KIAF 2018: Tethering Seoul’s Global Art Presence

Song Dong, Usefulness of Uselessness – Rectangular Window No.7, 2017. Courtesy of Pace Gallery.
Daniel Arsham, Patch 15, Rose quartz and hydrostone, Perrotin (Detail shot)
Anish Kapoor, Glisten, 2018, Stainless steel and lacquer, 161 x 161 x 25.5cm. Courtesy of Kukje Gallery.
Jae Yong Kim, Donut Madness, 2013-2017. Courtesy of Gallery Yeh.
Installation View of Baiksong Gallery showing Lee Ufan painting and Kim Byung Jin sculpture.
Paik Nam June, Lolita, 1996, Oil on Canvas, 76 x 52 cm. Courtesy of Galerie Bhak.
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COBO Challenge

Running from Oct 3-7, the Korea Gallery Association hosted the 17th edition of the vibrant Korean International Art Fair.

TEXT: CoBo Editorial Force
IMAGES: Courtesy of Korea Gallery Association

Song Dong, Usefulness of Uselessness – Rectangular Window No.7, 2017. Courtesy of Pace Gallery.

 

Established in 2002, the fair has grown considerably, now showcasing 174 regional and international galleries and drawing in art collectors from all over the world. This year’s installment attracted 63,000 visitors to COEX in Seoul.

Powerhouse collecting duo, Sylvain and Dominique Levy’s addition to the organising committee of the fair is a testament to the calibre and attention it is receiving from the international art world. To further illustrate the fair’s international presence, KIAF has an impressive program of talks on a range of art topics as well asnotable inclusion of big league newcomers in their exhibitor roster: David Zwirner and Pace Gallery from the United States, France’s Perrotin Galerie, Hong Kong’s Massimo De Carlo, Spain’s Pigment Gallery and Japan’s Inoue Gallery. Also on the list are Arte Alto, Sasha D. Espacio de Arte and LGM, all from Latin America.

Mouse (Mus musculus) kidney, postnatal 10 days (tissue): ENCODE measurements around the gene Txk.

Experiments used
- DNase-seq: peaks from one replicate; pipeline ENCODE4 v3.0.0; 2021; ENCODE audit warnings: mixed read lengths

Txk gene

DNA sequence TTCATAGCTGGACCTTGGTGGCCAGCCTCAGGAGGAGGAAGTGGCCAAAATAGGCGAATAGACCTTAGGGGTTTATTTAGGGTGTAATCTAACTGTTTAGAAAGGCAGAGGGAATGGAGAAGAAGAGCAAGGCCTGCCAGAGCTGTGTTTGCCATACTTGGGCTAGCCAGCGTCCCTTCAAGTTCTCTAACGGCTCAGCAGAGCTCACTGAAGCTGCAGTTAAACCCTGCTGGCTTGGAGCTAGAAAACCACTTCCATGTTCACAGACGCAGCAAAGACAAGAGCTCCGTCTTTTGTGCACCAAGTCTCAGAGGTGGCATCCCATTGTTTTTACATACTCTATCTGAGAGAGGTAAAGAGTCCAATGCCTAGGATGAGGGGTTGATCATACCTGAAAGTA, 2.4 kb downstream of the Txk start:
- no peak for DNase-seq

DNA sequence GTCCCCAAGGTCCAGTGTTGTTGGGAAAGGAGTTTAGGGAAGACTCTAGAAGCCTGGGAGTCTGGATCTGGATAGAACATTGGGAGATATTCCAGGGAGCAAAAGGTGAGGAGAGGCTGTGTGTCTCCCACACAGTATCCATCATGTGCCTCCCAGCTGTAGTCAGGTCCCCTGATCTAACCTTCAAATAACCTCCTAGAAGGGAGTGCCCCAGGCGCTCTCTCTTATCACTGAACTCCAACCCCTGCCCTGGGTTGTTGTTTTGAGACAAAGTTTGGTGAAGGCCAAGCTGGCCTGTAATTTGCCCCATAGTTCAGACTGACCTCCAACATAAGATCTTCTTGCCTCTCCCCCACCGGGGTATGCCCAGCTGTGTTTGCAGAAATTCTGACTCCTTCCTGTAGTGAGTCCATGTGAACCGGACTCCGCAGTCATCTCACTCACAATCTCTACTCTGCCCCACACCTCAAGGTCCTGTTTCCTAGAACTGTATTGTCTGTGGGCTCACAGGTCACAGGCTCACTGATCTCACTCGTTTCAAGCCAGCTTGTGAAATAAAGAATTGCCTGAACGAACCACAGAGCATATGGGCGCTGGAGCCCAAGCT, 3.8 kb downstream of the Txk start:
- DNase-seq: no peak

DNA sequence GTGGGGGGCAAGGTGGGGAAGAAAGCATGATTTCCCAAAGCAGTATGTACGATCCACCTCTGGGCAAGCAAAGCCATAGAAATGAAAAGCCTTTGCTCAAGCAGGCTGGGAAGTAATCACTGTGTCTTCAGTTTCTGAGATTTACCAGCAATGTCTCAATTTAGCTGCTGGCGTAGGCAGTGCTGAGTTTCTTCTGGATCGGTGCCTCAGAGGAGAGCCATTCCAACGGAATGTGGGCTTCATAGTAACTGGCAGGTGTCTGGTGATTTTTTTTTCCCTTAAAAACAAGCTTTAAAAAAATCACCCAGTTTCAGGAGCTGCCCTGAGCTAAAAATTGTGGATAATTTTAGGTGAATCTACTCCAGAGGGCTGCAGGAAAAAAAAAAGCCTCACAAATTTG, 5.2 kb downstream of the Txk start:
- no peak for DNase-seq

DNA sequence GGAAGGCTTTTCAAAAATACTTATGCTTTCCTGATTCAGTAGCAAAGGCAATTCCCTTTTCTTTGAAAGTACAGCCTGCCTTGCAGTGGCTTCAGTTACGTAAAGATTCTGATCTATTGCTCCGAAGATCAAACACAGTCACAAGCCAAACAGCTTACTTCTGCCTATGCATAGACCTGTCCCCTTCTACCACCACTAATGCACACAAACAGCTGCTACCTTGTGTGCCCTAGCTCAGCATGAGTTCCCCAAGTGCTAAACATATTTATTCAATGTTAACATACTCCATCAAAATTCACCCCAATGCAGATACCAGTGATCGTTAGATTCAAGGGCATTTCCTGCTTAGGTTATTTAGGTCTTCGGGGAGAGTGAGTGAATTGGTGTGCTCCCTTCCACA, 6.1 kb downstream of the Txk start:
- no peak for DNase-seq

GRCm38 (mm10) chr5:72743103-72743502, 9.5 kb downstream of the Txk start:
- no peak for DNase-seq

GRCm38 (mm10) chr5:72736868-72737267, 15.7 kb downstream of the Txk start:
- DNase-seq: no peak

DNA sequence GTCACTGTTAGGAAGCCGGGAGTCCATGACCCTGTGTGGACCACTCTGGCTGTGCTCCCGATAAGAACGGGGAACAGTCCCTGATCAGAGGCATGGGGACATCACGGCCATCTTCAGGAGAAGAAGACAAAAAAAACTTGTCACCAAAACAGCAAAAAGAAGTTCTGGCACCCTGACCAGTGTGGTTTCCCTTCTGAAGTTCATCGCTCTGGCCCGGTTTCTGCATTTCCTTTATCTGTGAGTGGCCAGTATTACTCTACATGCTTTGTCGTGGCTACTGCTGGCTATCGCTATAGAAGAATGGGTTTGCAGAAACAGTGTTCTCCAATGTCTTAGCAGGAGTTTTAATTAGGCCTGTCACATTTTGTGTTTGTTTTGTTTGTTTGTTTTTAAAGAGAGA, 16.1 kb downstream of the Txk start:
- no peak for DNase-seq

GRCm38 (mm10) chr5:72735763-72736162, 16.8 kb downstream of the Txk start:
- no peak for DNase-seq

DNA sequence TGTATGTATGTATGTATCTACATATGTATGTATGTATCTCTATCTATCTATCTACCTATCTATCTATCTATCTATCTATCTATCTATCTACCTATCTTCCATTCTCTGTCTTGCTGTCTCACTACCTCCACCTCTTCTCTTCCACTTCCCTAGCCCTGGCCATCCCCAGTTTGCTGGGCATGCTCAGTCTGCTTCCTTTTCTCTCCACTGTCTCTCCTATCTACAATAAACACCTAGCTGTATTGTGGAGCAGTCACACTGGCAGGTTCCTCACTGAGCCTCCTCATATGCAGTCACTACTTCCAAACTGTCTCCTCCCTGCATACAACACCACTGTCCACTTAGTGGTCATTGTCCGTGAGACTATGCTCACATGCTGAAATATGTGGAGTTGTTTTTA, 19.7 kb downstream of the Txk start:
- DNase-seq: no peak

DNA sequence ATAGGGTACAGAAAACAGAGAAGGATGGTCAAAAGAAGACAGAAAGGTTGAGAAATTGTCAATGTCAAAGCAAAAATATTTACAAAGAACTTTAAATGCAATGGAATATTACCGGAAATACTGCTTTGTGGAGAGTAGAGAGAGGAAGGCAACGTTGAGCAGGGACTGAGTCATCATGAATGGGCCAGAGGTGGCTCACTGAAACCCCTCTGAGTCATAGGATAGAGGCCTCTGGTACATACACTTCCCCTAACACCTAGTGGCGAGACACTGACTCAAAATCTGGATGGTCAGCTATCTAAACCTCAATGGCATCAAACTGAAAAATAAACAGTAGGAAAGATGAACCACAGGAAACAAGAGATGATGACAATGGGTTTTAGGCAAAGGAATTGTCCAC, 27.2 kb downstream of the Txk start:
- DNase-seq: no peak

This year, the fair brings back ARTIST PROJECT, a collaboration with this year’s Gwangju Biennale in which KIAF features installations from four artists participating in this year’s biennale. Featuring installation artworks by Lais Myrrha (Brazil), Mark Salvatus (Philippines), Ayoung Kim (Korea), and Sunghong Min (Korea) the special exhibition showcases new works that dialogue with the socio-political climate of today’s world.

Highlighting the undeniable growth of KIAF into a legitimate art fair institution in the international arena, visitors were able to enjoy blue chip artwork brought in by gallery stalwarts. This year, there were 44 galleries from overseas.

A gleaming Anish Kapoor mesmerized people who walked into Kukje Gallery. As the light played with the shallowly concave surface, shadows flitted from left to right off the bruised hues of a deep green and mottled purple horizon. Gallery Hyundai brought in an array of Ivan Navarro’s conceptual works which displayed statements in fluorescent light, nestled in mirrored boxes, playing on the ideas of time and space. Perrotin’s unveiling of Daniel Arsham’s crystal infused, crumbling, cartoon sculptures received a generous amount of buzz. Pace represented Kenneth Noland and Song Dong’s prismatic paintings and sculptures, respectively. Massimo de Carlo’s series of Roland Flexner marbled and monochrome works on paper flew off the walls – the list goes on, echoing the momentum that fair participants excitedly experienced throughout the duration of the fair – and underlining Korean collectors’ appetite for high profile, historically relevant pieces to add to their collections.